7. We couldn’t do that because of the holidays


In corporate-speak this may be called ‘task prioritization’, but it leads to a constant postponement of some issues, and moreover shows a lack of respect to the other party. Put yourself in this person’s position: surely you wouldn’t be happy if your urgent problem was marginalized because someone went on holiday?


8. I’m almost done for the day, we’ll do it tomorrow


When someone in a corporation says this three hours before clocking off, everyone else responds with a choir of affirmative murmuring. But in startups we make use of the time we have to finish what we are currently working on. It’s not about having to constantly work after hours, but when there is work to do, we just finish it without putting it off to the next day. A startup is normally a workplace with flexible working hours, so it’s easier to adapt the schedules to a specific project.


9. I can’t do that because it wasn’t reported according to procedure


Procedures are sacred in every corporation . You’ll be a hero if you stick to them at all costs. In startups, they see procedures differently, as a way to improve some processes but not to create obstacles. Of course, procedures are important. But don’t fool yourself: if the procedures become an excuse for not resolving a problem, then they’re not working properly.


10. I understand it’s urgent, but it has to be done according to procedure – it will be ready ASAP in two months


This is another sentiment typical in a corporate job, where procedures are more important than actually resolving a case. This attitude is unacceptable in a startup, because it shows an utter lack of understanding of how these organisations operate. In a startup the attitude is more: “The impossible we do immediately, miracles take a little longer”. And in a startup you’ll learn what ‘ASAP’ really means!


11. Get my boss’s approval if you want me to do this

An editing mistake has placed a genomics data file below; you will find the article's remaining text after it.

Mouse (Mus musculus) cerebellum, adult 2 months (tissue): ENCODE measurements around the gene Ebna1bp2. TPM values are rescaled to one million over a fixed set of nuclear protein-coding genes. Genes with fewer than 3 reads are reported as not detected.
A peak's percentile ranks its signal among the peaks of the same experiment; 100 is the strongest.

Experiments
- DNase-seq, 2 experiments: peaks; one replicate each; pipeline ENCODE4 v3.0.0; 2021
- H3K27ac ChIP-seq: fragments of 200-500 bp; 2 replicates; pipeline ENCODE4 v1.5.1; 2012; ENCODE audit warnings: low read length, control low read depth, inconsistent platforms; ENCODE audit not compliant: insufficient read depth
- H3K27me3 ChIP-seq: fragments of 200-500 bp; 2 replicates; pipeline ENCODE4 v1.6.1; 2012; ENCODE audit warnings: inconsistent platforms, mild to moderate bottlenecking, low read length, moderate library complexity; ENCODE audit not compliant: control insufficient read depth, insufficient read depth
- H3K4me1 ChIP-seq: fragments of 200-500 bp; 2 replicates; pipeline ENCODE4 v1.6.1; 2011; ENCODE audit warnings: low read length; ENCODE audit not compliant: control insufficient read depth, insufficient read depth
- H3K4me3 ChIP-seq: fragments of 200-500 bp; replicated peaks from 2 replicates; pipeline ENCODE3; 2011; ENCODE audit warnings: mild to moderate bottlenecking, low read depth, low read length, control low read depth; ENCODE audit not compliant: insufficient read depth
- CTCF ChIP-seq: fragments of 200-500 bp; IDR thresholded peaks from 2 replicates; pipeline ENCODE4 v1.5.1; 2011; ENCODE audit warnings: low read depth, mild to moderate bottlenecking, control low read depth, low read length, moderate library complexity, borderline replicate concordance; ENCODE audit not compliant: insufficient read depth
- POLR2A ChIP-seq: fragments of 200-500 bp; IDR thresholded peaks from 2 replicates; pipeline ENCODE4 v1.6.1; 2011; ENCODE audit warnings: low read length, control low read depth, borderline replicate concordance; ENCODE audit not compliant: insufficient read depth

In a corporation you can go far by acting in accordance with the usual stiff guidelines, but in a startup there is no place for delays caused by waiting for official instructions. The workflow is much more fluent, and therefore effective, because work gets started straight away without much fuss. You’ll understand the difference between these two working styles, in favour of the startup’s, when you see how much better you can work without formal obstacles.


12. I’ve just finished a personal development course, can I get a raise?


Of course you can get a raise! But as a reward for your engagement and for bringing real value to the company. Show which problems you have resolved and your contribution to the company’s success. Your efforts won’t go unnoticed and you’ll get the reward you deserve. In startups it’s your real accomplishments that make you Employee of the Month.


Have you read it all, thought it through and felt encouraged? Do you see startups as an opportunity to develop your career in an environment that will give you more independence and the possibility to make an impact? Great, then a bright startup future and lifetime adventure awaits you! Just don’t forget what you learnt from our startup survival guide, and remember to face new challenges bravely!